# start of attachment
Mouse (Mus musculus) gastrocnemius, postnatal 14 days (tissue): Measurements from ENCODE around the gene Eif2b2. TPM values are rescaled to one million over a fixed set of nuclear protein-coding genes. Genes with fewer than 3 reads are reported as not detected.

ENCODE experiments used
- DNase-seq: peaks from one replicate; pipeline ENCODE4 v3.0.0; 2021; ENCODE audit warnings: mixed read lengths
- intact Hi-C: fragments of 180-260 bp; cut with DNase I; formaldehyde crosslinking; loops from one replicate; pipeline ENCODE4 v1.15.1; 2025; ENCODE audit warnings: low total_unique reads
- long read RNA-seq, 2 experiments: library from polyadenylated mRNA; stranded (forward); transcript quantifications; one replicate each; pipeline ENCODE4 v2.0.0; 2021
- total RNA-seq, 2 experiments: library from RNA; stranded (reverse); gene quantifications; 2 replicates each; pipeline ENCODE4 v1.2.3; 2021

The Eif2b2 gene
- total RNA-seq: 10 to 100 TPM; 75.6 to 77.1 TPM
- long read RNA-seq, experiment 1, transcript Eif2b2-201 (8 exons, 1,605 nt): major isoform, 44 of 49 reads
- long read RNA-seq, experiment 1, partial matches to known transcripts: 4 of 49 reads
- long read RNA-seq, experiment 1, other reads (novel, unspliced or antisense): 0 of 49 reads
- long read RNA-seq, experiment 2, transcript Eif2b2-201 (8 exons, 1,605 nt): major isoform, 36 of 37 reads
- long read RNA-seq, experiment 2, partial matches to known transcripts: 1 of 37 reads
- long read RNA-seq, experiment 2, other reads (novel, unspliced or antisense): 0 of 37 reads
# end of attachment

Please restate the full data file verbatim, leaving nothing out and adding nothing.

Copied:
Mouse (Mus musculus) gastrocnemius, postnatal 14 days (tissue): Measurements from ENCODE around the gene Eif2b2. TPM values are rescaled to one million over a fixed set of nuclear protein-coding genes. Genes with fewer than 3 reads are reported as not detected.

ENCODE experiments used
- DNase-seq: peaks from one replicate; pipeline ENCODE4 v3.0.0; 2021; ENCODE audit warnings: mixed read lengths
- intact Hi-C: fragments of 180-260 bp; cut with DNase I; formaldehyde crosslinking; loops from one replicate; pipeline ENCODE4 v1.15.1; 2025; ENCODE audit warnings: low total_unique reads
- long read RNA-seq, 2 experiments: library from polyadenylated mRNA; stranded (forward); transcript quantifications; one replicate each; pipeline ENCODE4 v2.0.0; 2021
- total RNA-seq, 2 experiments: library from RNA; stranded (reverse); gene quantifications; 2 replicates each; pipeline ENCODE4 v1.2.3; 2021

The Eif2b2 gene
- total RNA-seq: 10 to 100 TPM; 75.6 to 77.1 TPM
- long read RNA-seq, experiment 1, transcript Eif2b2-201 (8 exons, 1,605 nt): major isoform, 44 of 49 reads
- long read RNA-seq, experiment 1, partial matches to known transcripts: 4 of 49 reads
- long read RNA-seq, experiment 1, other reads (novel, unspliced or antisense): 0 of 49 reads
- long read RNA-seq, experiment 2, transcript Eif2b2-201 (8 exons, 1,605 nt): major isoform, 36 of 37 reads
- long read RNA-seq, experiment 2, partial matches to known transcripts: 1 of 37 reads
- long read RNA-seq, experiment 2, other reads (novel, unspliced or antisense): 0 of 37 reads